Data from Dimensional Fund Advisors DFA Returnw program, gross return of indexes tracked by DFA equity trusts. See http://www.dimensional.com.au
*Annualised standard deviation is presented as an approximation by multiplying the monthly or quarterly standard deviation by the square root of the number of periods in a year. Please note that the standard deviation computed from annual data may differ materially from this estimate.
50% Australian large
50% global large
January 1988 to January 2004, DFA Emerging Markets index plus Global Large Company index.
A property of efficient frontiers is that the left side of the chart is usually a lot steeper than the right side. Addition of even a small amount of cash to a share portfolio (here we have used the ASX500 All Ordinaries share index from January 1980 to January 2004) can significantly reduce volatility with very little impact on returns and the addition of a small amount of shares to a cash portfolio can significantly increase returns without increasing volatility much.
Risk profiling and portfolio design
Over a short period of time there is very little difference so it may not be worth taking a risk, but if you do have a long term horizon then serious thought should be put into ways to get an extra percentage point or two out of the portfolio. An extra point of risk is often hard to notice without a computer, but an extra point of return makes a very big difference in the long term! Risk is important but being overly conservative can be a costly mistake over the long term.
Most advisors discuss risk tolerance in terms of potential volatility only, often using short multi-choice questionnaires. In my opinion, this is inadequate and doesn’t really address the client’s needs. I think there are actually three dimensions to risk profiling:
February 1985 to December 2003, monthly distribution of returns:Note the higher peak and narrow spread of the conservative portfolio compared to the higher risk portfolios, but note also that the riskier portfolios peak further to the right showing that on average they have had better returns.
Maximum drawdown is another way to look at risk which is more meaningful to most people. Drawdown is calculated as the loss from the highest previous high. The losses each portfolio experienced in past bear markets can be clearly seen and compared.
Compared to the individual asset classes, the historical drawdown of the diversified “High Growth” portfolio was much less. Individual growth assets have tended to have up to twice the downside risk.
Citigroup BMI value and growth indexes, July 1989 to Jan 2004 (Australian shares)Although the value index in this example outperformed the growth index by more than 3%pa, if there is much extra risk in value stocks then it doesn’t show in the volatility or drawdown figures.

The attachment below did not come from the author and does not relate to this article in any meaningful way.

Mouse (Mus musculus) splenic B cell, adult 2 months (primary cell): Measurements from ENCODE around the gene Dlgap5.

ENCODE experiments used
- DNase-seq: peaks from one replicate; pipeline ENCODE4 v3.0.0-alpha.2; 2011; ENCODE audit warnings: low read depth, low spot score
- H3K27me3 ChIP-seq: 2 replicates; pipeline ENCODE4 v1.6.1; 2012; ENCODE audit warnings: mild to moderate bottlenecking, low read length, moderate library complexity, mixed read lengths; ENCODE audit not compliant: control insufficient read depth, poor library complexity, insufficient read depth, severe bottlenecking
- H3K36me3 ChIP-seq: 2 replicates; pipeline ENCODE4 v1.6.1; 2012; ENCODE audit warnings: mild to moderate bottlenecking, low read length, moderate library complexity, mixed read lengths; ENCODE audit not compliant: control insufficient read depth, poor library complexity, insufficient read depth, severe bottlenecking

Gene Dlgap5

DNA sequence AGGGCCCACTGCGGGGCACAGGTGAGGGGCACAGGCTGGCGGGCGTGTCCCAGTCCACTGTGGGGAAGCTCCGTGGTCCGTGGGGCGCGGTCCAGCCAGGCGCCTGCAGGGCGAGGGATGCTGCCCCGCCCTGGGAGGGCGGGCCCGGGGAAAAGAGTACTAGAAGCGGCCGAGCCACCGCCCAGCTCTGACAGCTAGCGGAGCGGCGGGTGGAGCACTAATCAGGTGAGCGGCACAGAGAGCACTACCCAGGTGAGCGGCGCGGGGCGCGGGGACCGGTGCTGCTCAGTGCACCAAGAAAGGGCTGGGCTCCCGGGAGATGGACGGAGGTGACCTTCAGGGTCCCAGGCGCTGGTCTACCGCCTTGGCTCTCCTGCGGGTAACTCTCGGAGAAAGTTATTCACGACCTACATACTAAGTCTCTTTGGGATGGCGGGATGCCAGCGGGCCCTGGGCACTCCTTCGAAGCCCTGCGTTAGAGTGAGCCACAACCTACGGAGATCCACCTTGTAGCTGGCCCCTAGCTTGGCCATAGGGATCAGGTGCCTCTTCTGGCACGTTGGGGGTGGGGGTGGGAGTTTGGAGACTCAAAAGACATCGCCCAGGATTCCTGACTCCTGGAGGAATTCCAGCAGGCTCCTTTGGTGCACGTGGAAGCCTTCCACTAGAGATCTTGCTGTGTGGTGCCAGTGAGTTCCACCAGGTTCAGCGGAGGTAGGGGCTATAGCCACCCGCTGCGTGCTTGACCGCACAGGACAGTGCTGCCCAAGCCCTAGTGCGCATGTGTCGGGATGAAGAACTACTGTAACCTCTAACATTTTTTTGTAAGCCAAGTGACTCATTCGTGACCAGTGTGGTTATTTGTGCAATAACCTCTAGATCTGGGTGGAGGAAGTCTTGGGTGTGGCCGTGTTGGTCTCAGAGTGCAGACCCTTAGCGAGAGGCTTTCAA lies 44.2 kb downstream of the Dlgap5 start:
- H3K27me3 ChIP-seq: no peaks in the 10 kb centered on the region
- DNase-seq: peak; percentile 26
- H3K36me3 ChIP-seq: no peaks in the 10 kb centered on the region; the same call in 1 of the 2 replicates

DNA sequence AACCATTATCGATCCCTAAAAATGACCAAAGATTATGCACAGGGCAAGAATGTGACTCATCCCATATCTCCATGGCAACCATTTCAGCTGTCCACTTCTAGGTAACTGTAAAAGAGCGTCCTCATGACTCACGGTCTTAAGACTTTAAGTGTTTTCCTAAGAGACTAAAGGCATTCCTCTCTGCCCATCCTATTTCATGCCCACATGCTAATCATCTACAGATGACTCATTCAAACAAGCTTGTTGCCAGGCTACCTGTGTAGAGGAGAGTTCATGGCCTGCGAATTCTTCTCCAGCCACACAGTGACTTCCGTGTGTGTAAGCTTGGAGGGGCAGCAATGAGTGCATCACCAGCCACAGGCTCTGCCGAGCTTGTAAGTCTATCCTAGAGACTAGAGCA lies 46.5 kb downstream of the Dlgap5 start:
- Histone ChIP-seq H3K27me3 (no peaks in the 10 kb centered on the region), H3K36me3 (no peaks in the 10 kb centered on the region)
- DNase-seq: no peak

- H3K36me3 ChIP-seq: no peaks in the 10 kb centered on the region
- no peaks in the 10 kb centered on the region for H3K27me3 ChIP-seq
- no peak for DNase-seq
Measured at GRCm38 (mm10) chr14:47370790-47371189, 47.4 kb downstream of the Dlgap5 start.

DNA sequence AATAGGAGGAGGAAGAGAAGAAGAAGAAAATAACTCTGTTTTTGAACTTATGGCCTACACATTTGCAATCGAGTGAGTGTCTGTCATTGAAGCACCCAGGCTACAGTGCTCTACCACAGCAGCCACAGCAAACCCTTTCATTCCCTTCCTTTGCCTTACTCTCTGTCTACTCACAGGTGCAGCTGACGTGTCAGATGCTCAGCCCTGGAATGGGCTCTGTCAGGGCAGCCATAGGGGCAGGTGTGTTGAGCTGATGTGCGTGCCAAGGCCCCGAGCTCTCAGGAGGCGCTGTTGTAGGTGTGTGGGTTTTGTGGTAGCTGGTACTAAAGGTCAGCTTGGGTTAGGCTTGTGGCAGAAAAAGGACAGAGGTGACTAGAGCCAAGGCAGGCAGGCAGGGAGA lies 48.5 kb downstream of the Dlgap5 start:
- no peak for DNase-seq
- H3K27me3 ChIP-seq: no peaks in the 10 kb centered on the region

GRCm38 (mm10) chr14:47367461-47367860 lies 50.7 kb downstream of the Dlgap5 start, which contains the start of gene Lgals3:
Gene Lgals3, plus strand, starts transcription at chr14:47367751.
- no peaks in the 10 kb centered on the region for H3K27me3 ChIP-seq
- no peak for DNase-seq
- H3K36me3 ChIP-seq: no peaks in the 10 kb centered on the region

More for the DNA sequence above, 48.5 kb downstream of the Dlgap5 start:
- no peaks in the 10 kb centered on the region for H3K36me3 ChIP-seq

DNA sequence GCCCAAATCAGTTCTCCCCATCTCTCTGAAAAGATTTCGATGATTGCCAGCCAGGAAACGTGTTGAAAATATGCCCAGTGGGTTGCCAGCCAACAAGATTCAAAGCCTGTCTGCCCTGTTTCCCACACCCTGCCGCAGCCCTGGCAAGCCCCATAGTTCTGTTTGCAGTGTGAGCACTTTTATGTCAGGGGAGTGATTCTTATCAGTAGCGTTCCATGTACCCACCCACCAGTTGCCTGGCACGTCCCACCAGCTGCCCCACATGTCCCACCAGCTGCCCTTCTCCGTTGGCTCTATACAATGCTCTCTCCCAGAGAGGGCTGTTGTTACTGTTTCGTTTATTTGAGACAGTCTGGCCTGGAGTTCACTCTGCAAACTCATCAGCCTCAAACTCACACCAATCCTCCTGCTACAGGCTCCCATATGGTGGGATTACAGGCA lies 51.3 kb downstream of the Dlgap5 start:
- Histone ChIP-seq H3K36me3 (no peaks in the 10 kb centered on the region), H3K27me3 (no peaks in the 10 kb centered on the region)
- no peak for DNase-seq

Longer term in the US: Fama and French large value vs. large growth indexes January 1926 to December 2003. Again, if there is extra risk it isn’t obvious in the drawdown figures. Value outperformed growth by more than 2%pa over the entire period but this didn’t translate into meaningfully greater downside risk. Value was marginally more volatile though, 7.45% per month vs. 5.48%.
In the late 1990s, growth stocks outperformed value stocks. If you had switched out of value and into growth following that period of outperformance you would have been hurt badly by the bear market that followed, where value stocks outperformed growth by a big margin.
Growth stocks often outperform in rising markets, especially in the latest stages of bull markets when most people invest the most money. Typically, value stocks offer more consistent performance.
If you can’t tolerate underperforming the market or don’t want to bet on a value premium continuing, stick with normal large cap “blue chip” shares. Strongly tilted value and small cap portfolios aren’t suitable for everyone.
Information contained herein has been obtained from sources believed to be reliable, but is not guaranteed.
This article is distributed for educational purposes and should not be considered investment advice or an offer of any security for sale. Investors should seek the advice of their own qualified advisor before investing in any securities.
Please note that returns quoted in this article are based on historical performance of indexes, not actual products. Real world products (index funds) are available to track the majority of indexes quoted in this presentation, but returns will be affected by fees and taxes. Past returns are not a reliable indicator of future returns.